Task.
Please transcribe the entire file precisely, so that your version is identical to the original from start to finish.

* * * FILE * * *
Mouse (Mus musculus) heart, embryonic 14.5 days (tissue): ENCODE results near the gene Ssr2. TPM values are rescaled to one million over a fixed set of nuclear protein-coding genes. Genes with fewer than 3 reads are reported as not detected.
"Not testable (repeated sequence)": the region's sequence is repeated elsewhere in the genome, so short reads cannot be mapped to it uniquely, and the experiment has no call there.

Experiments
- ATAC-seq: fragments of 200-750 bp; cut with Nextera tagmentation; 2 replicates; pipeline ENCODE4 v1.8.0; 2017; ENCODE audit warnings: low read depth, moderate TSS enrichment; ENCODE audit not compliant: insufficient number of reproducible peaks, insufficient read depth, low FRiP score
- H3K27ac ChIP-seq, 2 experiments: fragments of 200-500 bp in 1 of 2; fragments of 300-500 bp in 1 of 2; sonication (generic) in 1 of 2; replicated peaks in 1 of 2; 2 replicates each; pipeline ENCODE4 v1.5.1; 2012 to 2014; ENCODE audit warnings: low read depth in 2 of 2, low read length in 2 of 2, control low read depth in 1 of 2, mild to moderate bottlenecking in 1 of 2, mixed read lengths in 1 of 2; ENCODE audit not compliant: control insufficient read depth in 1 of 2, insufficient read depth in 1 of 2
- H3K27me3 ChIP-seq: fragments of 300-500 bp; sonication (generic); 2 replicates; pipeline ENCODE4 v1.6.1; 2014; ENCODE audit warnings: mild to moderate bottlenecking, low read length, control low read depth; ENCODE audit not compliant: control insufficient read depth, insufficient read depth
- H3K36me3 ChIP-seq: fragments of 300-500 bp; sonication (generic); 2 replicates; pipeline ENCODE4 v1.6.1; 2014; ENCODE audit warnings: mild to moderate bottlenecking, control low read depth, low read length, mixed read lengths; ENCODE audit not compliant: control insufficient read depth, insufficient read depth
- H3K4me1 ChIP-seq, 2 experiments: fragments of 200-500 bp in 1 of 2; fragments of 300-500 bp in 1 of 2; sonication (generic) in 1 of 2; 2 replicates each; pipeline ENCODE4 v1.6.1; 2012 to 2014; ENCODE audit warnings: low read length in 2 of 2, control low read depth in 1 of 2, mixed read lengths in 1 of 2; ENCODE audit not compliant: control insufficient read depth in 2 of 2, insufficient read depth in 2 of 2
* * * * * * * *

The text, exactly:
Mouse (Mus musculus) heart, embryonic 14.5 days (tissue): ENCODE results near the gene Ssr2. TPM values are rescaled to one million over a fixed set of nuclear protein-coding genes. Genes with fewer than 3 reads are reported as not detected.
"Not testable (repeated sequence)": the region's sequence is repeated elsewhere in the genome, so short reads cannot be mapped to it uniquely, and the experiment has no call there.

Experiments
- ATAC-seq: fragments of 200-750 bp; cut with Nextera tagmentation; 2 replicates; pipeline ENCODE4 v1.8.0; 2017; ENCODE audit warnings: low read depth, moderate TSS enrichment; ENCODE audit not compliant: insufficient number of reproducible peaks, insufficient read depth, low FRiP score
- H3K27ac ChIP-seq, 2 experiments: fragments of 200-500 bp in 1 of 2; fragments of 300-500 bp in 1 of 2; sonication (generic) in 1 of 2; replicated peaks in 1 of 2; 2 replicates each; pipeline ENCODE4 v1.5.1; 2012 to 2014; ENCODE audit warnings: low read depth in 2 of 2, low read length in 2 of 2, control low read depth in 1 of 2, mild to moderate bottlenecking in 1 of 2, mixed read lengths in 1 of 2; ENCODE audit not compliant: control insufficient read depth in 1 of 2, insufficient read depth in 1 of 2
- H3K27me3 ChIP-seq: fragments of 300-500 bp; sonication (generic); 2 replicates; pipeline ENCODE4 v1.6.1; 2014; ENCODE audit warnings: mild to moderate bottlenecking, low read length, control low read depth; ENCODE audit not compliant: control insufficient read depth, insufficient read depth
- H3K36me3 ChIP-seq: fragments of 300-500 bp; sonication (generic); 2 replicates; pipeline ENCODE4 v1.6.1; 2014; ENCODE audit warnings: mild to moderate bottlenecking, control low read depth, low read length, mixed read lengths; ENCODE audit not compliant: control insufficient read depth, insufficient read depth
- H3K4me1 ChIP-seq, 2 experiments: fragments of 200-500 bp in 1 of 2; fragments of 300-500 bp in 1 of 2; sonication (generic) in 1 of 2; 2 replicates each; pipeline ENCODE4 v1.6.1; 2012 to 2014; ENCODE audit warnings: low read length in 2 of 2, control low read depth in 1 of 2, mixed read lengths in 1 of 2; ENCODE audit not compliant: control insufficient read depth in 2 of 2, insufficient read depth in 2 of 2